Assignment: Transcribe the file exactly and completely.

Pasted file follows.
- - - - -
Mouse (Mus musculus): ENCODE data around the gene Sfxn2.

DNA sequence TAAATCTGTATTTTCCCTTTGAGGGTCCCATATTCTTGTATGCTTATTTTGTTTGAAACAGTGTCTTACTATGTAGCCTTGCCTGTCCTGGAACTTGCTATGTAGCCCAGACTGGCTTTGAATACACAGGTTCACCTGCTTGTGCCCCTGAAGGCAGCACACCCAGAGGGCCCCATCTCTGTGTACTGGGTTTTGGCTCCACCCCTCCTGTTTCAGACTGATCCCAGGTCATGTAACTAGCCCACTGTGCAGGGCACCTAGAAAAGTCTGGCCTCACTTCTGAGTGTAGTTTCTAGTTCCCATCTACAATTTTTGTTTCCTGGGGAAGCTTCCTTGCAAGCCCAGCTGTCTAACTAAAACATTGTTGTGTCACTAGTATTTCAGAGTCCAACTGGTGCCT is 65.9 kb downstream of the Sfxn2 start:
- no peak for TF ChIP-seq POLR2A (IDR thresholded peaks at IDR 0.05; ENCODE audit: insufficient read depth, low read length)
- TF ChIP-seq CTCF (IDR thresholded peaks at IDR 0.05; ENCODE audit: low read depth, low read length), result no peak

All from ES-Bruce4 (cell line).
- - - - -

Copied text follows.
Mouse (Mus musculus): ENCODE data around the gene Sfxn2.

DNA sequence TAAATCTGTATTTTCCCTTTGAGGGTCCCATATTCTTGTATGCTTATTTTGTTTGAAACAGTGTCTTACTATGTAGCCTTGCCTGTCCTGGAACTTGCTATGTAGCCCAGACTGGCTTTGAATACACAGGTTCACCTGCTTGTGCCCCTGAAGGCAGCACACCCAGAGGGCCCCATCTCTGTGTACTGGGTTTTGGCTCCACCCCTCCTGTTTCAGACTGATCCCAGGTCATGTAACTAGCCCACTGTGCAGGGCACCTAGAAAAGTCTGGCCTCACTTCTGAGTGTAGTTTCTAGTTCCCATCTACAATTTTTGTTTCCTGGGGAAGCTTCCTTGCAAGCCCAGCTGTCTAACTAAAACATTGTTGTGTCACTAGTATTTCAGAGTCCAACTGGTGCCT is 65.9 kb downstream of the Sfxn2 start:
- no peak for TF ChIP-seq POLR2A (IDR thresholded peaks at IDR 0.05; ENCODE audit: insufficient read depth, low read length)
- TF ChIP-seq CTCF (IDR thresholded peaks at IDR 0.05; ENCODE audit: low read depth, low read length), result no peak

All from ES-Bruce4 (cell line).